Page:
It is easy to believe this, because it is so close to the truth. But it is NOT the truth. To believe we must please a higher being is to live a life of fear: a fear of punishment, a fear of making the wrong choice, a fear of living. To its everlasting shame, the church has been guilty of promoting such nonsense in days gone by in order to enhance its worldly power, and this certainly doesn’t reflect the good news that Jesus taught.
To be sure, there is a judgment that we all face, because our decisions both individual and collective, both conscious and unconscious, always have the potential to bring down the fragile structures of human society and the lives of individuals. The future is built upon our choices, and this is a fact of life that truly can be called judgment. Arthur Miller’s classic play, Death of a Salesman, centres on the sad ending of Willy Loman, whose life falls in on him. Willy Loman was the jolly good fellow who drifted through life convinced that to be well-liked and have the right contacts was the way to success. Willy lived by this creed and taught it to his sons. They saw him carry his deception almost to the end, when it collapsed in the awful discovery that his business associates, his boys and even Willy himself saw through the bluff. Judgment finally fell upon Willy Loman.
The response to the play when it first opened was startling. One day a reporter asked the author for his own opinion of the power of the play. Arthur Miller explained that his play dealt with a problem that concerns everyone. “It is,” he said, “the fear that one has lied to one’s self over a period of years in relation to one’s true identity and what one should be doing in the world. What the play does is to make the individual ask himself whether his rationalisations about himself are not leading him to a similar ultimate rendezvous with a dreadful reckoning.”
Judgment is all about taking responsibility for one’s self and the consequences of one’s decisions. There doesn’t need to be a judge. As in the Persian myth, WE decide the winner of the tug-of-war by virtue of our choices. Where God comes in is not as the final judge, but as the bearer of Grace. Wendell Berry in a sermon published in Harper’s, said, “Rats and roaches live by competition under the law of supply and demand; it is the privilege of human beings to live under the laws of justice and mercy.”
Sure, life is a tug-of-war, and sometimes, even often, because of less-than-ideal decisions, people get pulled-in, and life comes tumbling down on them. We all are prisoners of wrong-doing and bad circumstances. But, as in the last paragraph from our passage from Chronicles when King Cyrus frees the exiles, the good news comes to us of a God who gives yet again and again another chance to rebuild our lives; who always provides a future, bringing us again and again the chance to choose life, to choose to live in the kingdom.
THE DESCENDING DARKNESS
LENT IS A TIME FOR BREATHING: I’m breathing all the time., Lord, and I open my mouth and breathe and breathe. I feel my whole body is there for you, but I also feel the pain and fear. You lead me to my own wilderness, and I am frightened. I hold your hand very tightly.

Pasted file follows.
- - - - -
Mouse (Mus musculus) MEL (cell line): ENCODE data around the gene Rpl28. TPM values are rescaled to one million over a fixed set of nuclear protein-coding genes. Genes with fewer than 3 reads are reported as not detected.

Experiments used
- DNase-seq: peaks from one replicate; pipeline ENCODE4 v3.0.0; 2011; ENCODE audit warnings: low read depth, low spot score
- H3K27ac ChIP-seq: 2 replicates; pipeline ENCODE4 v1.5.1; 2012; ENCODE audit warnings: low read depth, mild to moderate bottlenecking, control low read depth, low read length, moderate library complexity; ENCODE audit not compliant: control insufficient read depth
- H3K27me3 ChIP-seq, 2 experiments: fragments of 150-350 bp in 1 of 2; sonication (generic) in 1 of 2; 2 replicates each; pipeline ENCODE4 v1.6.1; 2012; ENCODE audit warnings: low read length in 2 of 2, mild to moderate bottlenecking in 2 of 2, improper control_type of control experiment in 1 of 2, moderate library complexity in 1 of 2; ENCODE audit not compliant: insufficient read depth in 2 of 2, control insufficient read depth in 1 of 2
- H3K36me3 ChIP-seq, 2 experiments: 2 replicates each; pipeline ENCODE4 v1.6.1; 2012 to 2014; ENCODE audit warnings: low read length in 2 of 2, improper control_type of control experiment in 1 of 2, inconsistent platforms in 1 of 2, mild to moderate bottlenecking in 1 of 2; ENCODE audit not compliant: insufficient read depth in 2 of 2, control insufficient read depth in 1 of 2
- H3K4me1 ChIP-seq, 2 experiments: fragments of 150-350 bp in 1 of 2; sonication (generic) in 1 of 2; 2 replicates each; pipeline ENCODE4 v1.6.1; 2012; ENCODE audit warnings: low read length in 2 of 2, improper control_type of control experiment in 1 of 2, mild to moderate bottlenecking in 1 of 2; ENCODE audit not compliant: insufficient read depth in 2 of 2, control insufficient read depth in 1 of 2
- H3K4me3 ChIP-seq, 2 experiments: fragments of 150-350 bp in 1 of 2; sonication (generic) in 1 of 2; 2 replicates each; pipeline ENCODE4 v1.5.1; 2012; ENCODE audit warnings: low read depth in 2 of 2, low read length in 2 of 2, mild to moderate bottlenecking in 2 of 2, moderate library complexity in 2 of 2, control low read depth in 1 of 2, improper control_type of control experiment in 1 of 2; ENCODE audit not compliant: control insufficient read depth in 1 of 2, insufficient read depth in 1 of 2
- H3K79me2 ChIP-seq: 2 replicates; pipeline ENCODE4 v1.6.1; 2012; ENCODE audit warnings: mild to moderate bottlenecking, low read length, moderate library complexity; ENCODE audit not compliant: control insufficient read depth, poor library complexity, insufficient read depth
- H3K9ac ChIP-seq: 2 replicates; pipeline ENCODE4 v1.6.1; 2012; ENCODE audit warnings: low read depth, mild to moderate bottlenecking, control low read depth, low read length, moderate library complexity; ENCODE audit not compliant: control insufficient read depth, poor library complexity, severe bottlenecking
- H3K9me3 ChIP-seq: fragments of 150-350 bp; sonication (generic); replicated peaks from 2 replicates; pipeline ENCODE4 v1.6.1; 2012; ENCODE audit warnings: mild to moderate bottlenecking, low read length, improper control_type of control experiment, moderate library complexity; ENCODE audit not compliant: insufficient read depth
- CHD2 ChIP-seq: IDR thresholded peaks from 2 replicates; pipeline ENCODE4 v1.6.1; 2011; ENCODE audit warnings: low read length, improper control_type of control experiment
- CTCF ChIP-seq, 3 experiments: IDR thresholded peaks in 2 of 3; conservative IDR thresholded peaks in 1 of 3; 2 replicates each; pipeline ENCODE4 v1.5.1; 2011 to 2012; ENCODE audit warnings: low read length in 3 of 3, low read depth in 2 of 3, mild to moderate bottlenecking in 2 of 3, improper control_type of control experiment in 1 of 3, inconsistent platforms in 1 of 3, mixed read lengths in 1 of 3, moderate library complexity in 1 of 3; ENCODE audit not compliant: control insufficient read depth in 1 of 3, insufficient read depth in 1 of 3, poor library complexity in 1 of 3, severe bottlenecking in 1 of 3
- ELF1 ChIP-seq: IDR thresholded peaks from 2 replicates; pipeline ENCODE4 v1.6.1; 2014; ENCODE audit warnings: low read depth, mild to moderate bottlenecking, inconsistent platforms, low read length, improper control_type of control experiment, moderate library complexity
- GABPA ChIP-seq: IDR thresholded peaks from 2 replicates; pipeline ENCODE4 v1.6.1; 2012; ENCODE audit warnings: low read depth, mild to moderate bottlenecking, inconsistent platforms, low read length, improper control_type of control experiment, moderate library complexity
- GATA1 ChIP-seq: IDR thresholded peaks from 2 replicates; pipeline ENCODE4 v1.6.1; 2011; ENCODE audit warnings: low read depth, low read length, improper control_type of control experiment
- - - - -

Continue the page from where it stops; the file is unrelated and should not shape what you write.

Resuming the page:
(One of the lenten candles should now be extinguished in silence)
PRAYERS FOR OTHERS
Today, Christian friends, I ask you to especially pray for those people for whom we hold scant respect. The ones we tend to write off as no hopers. I ask you to pray for them because God loves each one of them just as much as each of us, and it is not God’s desire that even the worst rogue should perish. Let us pray.
God of the whole human family, we pray for drug addicts, dealers, alcoholics, gamblers, those who cheat and rob their own families, and those who mug vulnerable passers-by. In your mercy, gracious God,/ Hear our prayerWe pray for violent teenage gangs, for rebellious kids who run away for good homes, those who milk the social welfare system, and respectable business men who cheat the elderly out of their life savings. In your mercy, gracious God,/ Hear our prayer
We pray for prostitutes, pimps and their customers, for paedophiles, those who exploit children to make porn movies, and those who employ illegal immigrants in sweat shops. In your mercy, gracious God ,/Hear our prayer
We pray for terrorists in many lands, for underworld bosses, minders and hit men; for rapists, stalkers, seducers, and those who commit domestic violence. In your mercy, gracious God,/ Hear our prayer.
We pray for bank robbers and tax evaders, shop lifters and vandals, con-men, pickpockets, computer criminals, and burglars who bash the elderly in their homes. In your mercy, gracious God,/ Hear our prayer.
We pray for people who gravely abuse their positions of trust or power; corrupt lawyers, doctors, politicians, teachers, police officers, prison officers and ministers of religion. In your mercy, gracious God,/ Hear our prayer.
Most loving God, please do not allow us to become defeatist and bitter. Make us more eager for redemption rather than retribution, and encourage us to employ the tough love of Christ in the affairs of our neighbourhood and nation as we follow the one who taught us to pray, “Our Father….”
THE LORD’S PRAYER
Our Father in heaven, hallowed be your name; your kingdom come, your will be done on earth as in heaven. Give us today our daily bread and forgive us our sins as we forgive those who sin against us. Save us in the time of trial and deliver us from evil. For the kingdom, the power and the glory are yours now and forever. Amen.
WORD OF MISSION
L: Those who dodge growing pains will never arrive at their full spiritual height. As you prepare to leave this special place, pray that you may have the courage to stretch once more towards the goals set by the Man of Nazareth.
R: There is no shame in failing, but there is in not trying.
Fall in love with living, wrestling with the chaos and the pain within yourself and within the world. Join the celebration of life, dancing with the angels and the clowns. And may the God of peace and joy, who is continually making all things new, embrace you as a partner In the divine creating. Amen.